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Walsh K, Danielson CK, McCauley JL, Saunders BE, Kilpatrick DG, Resnick HS. National Prevalence of Posttraumatic Stress Disorder Among Sexually Revictimized Adolescent, College, and Adult Household-Residing Women. Arch Gen Psychiatry. 2012;69(9):935–942. doi:10.1001/archgenpsychiatry.2012.132
Author Affiliations: Department of Psychiatry and Behavioral Sciences, Medical University of South Carolina, Charleston.
Context Despite empirical links between sexual revictimization (ie, experiencing 2 or more sexual assaults) and posttraumatic stress disorder (PTSD), to our knowledge, no epidemiological studies document the prevalence of sexual revictimization and PTSD. Establishing estimates is essential to determine the scope, public health impact, and psychiatric sequelae of sexual revictimization.
Objective To estimate the prevalence of sexual revictimization and PTSD among 3 national female samples (adolescent, college, and adult household probability).
Design Surveys were used to collect data from the National Women's Study–Replication (2006; college) as well as household probability samples from the National Survey of Adolescents–Replication (2005) and the National Women's Study–Replication (2006; household probability).
Setting Households and college campuses across the United States.
Participants One thousand seven hundred sixty-three adolescent girls, 2000 college women, and 3001 household-residing adult women.
Main Outcome Measures Behaviorally specific questions assessed unwanted sexual acts occurring over the life span owing to the use of force, threat of force, or incapacitation via drug or alcohol use. Posttraumatic stress disorder was assessed with a module validated against the criterion standard Structured Clinical Interview for DSM-IV.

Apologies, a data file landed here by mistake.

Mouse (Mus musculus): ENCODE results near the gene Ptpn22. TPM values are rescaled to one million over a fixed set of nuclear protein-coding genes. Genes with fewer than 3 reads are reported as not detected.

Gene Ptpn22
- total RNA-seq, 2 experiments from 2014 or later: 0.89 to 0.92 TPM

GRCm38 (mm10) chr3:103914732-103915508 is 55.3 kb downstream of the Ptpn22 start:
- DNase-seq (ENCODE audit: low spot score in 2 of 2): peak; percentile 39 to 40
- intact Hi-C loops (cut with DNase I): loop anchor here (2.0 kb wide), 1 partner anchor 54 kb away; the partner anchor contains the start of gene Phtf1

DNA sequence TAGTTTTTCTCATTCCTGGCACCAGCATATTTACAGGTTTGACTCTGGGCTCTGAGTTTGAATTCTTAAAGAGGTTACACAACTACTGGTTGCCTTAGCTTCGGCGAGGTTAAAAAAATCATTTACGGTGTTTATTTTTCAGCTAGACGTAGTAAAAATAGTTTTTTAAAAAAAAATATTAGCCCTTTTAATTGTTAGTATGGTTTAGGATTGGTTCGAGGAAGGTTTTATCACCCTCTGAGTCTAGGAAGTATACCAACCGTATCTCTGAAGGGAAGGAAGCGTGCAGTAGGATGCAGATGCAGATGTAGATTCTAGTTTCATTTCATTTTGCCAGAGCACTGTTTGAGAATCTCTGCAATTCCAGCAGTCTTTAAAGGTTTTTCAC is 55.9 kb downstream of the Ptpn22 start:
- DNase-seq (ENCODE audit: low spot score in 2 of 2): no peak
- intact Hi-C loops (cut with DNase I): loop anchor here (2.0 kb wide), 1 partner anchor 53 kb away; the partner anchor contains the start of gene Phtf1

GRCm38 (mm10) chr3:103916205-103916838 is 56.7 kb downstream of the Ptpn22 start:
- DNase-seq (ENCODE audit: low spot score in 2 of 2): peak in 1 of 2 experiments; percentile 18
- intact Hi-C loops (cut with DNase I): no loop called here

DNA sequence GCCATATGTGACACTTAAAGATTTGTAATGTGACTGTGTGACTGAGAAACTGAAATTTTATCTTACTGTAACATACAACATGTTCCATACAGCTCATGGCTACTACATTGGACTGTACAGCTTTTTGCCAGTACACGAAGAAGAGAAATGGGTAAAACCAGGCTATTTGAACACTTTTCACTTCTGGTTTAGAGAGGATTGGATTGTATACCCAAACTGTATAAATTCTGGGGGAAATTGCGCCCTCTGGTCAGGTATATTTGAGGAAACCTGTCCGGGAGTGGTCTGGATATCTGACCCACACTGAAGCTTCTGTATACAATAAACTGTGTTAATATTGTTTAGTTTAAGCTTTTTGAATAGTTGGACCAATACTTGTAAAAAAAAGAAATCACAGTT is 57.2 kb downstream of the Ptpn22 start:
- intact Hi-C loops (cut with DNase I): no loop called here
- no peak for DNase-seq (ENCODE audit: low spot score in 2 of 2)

Results About 53% of victimized adolescents, 50% of victimized college women, and 58.8% of victimized household-residing women reported sexual revictimization. Current PTSD was reported by 20% of revictimized adolescents, 40% of revictimized college women, and 27.2% of revictimized household-residing women. Compared with nonvictims, odds of meeting past 6-month PTSD were 4.3 to 8.2 times higher for revictimized respondents and 2.4 to 3.5 times higher for single victims.
Conclusions Population prevalence estimates suggest that 769 000 adolescent girls, 625 000 college women, and 13.4 million women in US households reported sexual revictimization. Further, 154 000 sexually revictimized adolescents, 250 000 sexually revictimized college women, and 3.6 million sexually revictimized household women met criteria for past 6-month PTSD. Findings highlight the importance of screening for sexual revictimization and PTSD in pediatric, college, and primary care settings.
Sexual victimization (SV) is an endemic societal problem associated with a range of mental health sequelae such as anxiety, depression, posttraumatic stress disorder (PTSD), substance abuse, interpersonal difficulties, and health problems including human immunodeficiency virus.1 Sexual victimization disproportionately affects girls and women, with female victims reporting more than 90% of all sexual assaults.2 Epidemiological studies have documented higher PTSD estimates among women,3,4 leading to some speculation that sex differences in the experience of SV account for higher estimates of PTSD observed among women.5 However, some studies have found higher estimates of PTSD to exist among women even after controlling for sex differences in exposure to different traumatic stressors.6 As recently noted,7 more research on the prevalence of PTSD following specific types of victimization experiences is warranted. One such common victimization experience that has received little attention in the epidemiological literature is sexual revictimization (ie, 2 or more sexual assaults/rapes across the life span).